Diana Francis

People, Peace and Power
Review

From the CCTS Newsletter (later ‘Review’) Number 17

I was refreshed and delighted by Diana Francis’ new book, People, Peace and Power: Conflict Transformation in Action. Too often in the past, the language and understandings of nonviolence have been lacking from texts on conflict resolution. Conflict resolution theorists and nonviolent activists seemingly lived in separate worlds. Diana has brought those two worlds together in a powerful and effective way.

The first section of her book provides an excellent overview of conflict transformation. She presents a careful and insightful analysis of various schools of thought in the field, addressing issues related to educational process (with reference to Paulo Freire), human needs and human rights, culture, gender, and power. The theory and practice of nonviolence, and the fundamental importance of respect – for individuals and for other cultures – forms the basis of her analysis and her approach to her work.

The second section of the book, which forms the bulk of it, focuses on conflict transformation workshops as ‘the most widely practised form of nonviolent intervention.’ She draws on her many years of experience as a trainer, describing in great detail some of the conflict transformation workshops she has run in different settings throughout the world. These descriptions are frank, honest and sometimes very personal. She is generous in offering the specific approaches, activities and resources which she has developed and used, and notes that most trainers use a ‘patchwork’ approach, drawing on and adapting the work of others, and learning from the participants themselves.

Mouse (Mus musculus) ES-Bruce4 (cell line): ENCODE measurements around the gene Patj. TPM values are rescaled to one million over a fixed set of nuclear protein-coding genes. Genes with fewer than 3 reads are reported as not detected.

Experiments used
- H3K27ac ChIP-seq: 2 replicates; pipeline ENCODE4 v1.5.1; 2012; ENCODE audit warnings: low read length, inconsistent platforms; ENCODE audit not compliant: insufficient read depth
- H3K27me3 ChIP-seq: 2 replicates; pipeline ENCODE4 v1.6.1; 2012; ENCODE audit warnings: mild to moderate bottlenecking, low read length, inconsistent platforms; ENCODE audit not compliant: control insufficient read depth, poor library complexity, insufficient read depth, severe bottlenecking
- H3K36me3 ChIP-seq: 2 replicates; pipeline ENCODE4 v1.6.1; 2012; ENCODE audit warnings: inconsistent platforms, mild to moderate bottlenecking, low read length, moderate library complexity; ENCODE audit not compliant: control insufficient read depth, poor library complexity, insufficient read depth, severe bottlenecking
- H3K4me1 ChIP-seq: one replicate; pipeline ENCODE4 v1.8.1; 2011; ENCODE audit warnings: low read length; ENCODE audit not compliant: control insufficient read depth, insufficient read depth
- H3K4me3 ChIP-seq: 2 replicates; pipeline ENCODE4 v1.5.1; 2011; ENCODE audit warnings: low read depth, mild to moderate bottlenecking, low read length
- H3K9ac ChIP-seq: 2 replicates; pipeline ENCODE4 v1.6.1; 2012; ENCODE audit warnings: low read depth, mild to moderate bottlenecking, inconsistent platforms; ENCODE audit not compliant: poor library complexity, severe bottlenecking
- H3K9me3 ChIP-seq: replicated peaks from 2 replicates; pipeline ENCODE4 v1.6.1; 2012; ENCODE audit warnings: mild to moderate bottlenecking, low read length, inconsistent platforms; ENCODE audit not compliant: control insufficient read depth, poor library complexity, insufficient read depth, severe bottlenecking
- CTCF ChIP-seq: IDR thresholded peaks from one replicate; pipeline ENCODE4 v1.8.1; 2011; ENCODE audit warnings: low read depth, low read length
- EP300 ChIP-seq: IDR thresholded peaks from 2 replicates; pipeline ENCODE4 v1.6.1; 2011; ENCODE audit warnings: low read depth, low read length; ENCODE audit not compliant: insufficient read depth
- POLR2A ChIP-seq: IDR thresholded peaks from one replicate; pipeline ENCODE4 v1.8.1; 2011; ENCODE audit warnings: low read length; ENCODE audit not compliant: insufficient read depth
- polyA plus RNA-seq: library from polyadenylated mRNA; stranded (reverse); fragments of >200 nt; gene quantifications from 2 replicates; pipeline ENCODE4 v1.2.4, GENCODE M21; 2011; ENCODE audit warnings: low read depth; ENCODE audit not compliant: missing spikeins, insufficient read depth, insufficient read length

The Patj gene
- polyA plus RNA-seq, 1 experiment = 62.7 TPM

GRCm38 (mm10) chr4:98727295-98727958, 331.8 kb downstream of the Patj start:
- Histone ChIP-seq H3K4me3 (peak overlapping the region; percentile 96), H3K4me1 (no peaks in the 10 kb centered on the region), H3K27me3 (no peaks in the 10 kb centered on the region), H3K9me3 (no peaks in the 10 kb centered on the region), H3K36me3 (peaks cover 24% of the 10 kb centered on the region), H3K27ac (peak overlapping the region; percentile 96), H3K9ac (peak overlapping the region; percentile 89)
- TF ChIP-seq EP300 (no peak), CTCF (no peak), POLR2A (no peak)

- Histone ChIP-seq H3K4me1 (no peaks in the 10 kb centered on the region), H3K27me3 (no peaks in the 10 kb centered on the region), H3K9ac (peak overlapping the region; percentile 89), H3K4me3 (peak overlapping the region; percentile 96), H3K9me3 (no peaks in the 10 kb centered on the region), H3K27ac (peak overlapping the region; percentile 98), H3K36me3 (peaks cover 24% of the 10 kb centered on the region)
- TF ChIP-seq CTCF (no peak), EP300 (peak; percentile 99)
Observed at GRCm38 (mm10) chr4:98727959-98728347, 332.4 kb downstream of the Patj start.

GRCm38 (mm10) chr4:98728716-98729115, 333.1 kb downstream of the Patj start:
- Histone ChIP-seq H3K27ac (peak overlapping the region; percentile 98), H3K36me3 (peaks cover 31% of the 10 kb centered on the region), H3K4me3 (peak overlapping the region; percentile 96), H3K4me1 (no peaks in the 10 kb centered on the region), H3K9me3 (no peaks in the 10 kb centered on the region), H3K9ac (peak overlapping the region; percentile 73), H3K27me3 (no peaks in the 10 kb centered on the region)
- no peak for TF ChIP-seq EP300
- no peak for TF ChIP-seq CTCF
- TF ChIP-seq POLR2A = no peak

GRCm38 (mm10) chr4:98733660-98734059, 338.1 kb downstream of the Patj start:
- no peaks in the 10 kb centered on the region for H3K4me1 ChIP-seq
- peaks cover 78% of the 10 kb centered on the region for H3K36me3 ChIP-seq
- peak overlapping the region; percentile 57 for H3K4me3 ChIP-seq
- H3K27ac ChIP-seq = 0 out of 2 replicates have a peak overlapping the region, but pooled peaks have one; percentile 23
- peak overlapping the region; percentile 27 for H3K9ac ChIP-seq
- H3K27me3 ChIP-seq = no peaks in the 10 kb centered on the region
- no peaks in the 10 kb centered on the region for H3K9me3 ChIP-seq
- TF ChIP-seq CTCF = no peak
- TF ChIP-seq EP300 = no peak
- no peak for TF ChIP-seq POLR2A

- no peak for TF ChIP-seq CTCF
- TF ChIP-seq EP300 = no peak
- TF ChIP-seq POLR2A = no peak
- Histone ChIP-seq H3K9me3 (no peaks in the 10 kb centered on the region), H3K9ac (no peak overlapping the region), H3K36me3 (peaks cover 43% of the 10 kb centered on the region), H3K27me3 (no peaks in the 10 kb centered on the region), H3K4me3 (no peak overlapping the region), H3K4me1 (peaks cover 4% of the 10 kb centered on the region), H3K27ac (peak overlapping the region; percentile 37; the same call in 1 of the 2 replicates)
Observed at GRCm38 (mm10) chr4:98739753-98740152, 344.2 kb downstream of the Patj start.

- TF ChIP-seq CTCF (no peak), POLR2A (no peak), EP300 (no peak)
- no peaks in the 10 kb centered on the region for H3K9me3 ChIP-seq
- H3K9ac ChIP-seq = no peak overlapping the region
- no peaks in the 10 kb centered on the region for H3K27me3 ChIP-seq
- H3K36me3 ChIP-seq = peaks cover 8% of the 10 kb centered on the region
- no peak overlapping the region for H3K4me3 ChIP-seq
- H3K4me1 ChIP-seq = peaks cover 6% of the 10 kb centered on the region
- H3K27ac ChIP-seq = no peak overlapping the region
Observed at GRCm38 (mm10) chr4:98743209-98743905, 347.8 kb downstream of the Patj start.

The ‘stories’ she tells are powerful because they describe ‘ordinary’ people coming to grips with the pain and complexities of violent conflict and taking an active role in peacebuilding in their own societies. She highlights the many pitfalls trainers should seek to avoid, including the imposition of Western ‘expertise.’ Quoting Abu Nimur, she notes that training can be seen as a “suspect gift from the powerful to the disempowered”. However, she also warns that trainers must beware of an uncritical acceptance of ‘traditional’ methods which can embody their own kinds of oppression, particularly in relation to gender.

The final section of the book gives some principles for ‘best practice’ in running conflict transformation workshops, then returns to some of the underlying themes and concepts presented in the first section, drawing the previous two sections together. Overall, the book is inspiring and empowering. It is a rich resource for conflict transformation trainers, and it shows how conflict transformation workshops can sow the seeds of peace in war-torn societies throughout the world.

Carol Rank

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